Citizens urged to be cautious, report to law enforcement The Michigan State Police (MSP) and other law enforcement agencies are asking citizens to be on the lookout for indications of illegal marijuana growing this summer. If you come across suspicious activity or an area that may be an illegal marijuana grow site, immediately notify law enforcement officials. These marijuana grow sites are often connected to drug trafficking organizations (DTO), which are highly organized criminal enterprises trafficking in multiple illegal narcotics. For several years, DTOs have established large-scale marijuana growing operations on public lands in many western and southern states. In recent years DTOs have been targeting national and state forests, public and private lands, including large tracts of mining and paper company lands, in the Upper Midwest. In 2010, there were confirmed DTO growing operations in Indiana, Wisconsin and Michigan’s Upper and Lower Peninsulas. These grow sites will contain anywhere from hundreds to thousands of plants. “Our public lands are intended for recreational purposes, like hunting, camping, fishing and mushrooming,” said D/F/Lt. Dave Peltomaa, Domestic Cannabis Eradication/Suppression Program coordinator. “These illegal marijuana grow sites are a potential threat to public safety and the chemicals and pesticides used in their cultivation are harmful to the environment. We are asking citizens to report any marijuana grow site on public land to law enforcement as soon as possible.” DTOs operate in the same areas that you live, work and recreate. The public plays a significant role in helping law enforcement stop this significant and growing problem. However, citizens should take caution when encountering potential grow sites and those people involved with them. Due to the high-dollar value of processed marijuana, DTOs have shown a willingness to use deadly force to protect their crops. Booby traps and cameras have also been found at marijuana grow sites. “If you come across a marijuana grow site, make note of where the plot is located, leave the way you came in, and call the police,” Peltomaa added. Remember to pay attention to the people and activity around you. Possible indicators of an illegal marijuana grow site can include: • seeing vehicles or people in unusual locations or at odd hours. • repeatedly seeing vehicles or people in an area with no obvious […]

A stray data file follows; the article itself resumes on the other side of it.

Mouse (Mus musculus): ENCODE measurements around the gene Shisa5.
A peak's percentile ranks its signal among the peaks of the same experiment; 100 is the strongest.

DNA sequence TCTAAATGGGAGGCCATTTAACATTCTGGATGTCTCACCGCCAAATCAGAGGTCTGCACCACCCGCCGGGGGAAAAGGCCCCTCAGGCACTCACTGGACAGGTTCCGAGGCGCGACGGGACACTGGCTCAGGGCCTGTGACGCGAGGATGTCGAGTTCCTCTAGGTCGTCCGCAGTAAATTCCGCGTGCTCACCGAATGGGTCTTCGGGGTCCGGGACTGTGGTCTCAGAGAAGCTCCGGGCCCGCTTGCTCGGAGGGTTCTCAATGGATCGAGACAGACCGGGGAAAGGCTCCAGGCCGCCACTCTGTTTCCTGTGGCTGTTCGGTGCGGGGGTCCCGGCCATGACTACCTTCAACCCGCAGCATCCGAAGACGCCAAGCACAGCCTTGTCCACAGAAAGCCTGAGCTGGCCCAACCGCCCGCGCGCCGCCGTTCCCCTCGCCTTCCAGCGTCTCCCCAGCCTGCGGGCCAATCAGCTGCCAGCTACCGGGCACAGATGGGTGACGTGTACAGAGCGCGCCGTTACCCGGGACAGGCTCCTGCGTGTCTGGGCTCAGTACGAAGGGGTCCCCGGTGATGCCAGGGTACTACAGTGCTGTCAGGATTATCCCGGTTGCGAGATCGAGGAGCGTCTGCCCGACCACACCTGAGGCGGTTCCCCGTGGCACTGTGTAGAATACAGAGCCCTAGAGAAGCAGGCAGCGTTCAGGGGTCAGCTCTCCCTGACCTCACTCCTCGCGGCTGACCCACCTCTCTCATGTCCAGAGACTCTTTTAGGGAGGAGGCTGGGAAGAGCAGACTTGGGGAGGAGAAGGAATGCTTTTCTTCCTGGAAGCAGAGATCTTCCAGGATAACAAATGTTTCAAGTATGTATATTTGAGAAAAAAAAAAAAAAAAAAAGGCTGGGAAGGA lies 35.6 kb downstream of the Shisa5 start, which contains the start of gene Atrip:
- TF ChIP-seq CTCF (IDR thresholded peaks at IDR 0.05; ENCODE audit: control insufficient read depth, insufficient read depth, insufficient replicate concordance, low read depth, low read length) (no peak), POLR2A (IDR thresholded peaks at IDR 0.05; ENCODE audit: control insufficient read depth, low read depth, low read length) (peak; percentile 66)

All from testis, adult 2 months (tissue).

Michigan State Police